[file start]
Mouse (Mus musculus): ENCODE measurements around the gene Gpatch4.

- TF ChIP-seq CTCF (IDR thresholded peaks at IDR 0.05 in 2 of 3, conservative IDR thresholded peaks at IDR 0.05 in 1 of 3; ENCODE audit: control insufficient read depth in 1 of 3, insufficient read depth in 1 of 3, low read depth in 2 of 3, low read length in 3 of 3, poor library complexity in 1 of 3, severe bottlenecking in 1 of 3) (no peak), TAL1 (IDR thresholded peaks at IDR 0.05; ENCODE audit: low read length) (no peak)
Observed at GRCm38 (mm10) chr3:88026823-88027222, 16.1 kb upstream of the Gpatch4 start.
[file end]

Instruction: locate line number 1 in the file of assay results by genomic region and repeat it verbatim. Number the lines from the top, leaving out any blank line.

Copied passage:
Mouse (Mus musculus): ENCODE measurements around the gene Gpatch4.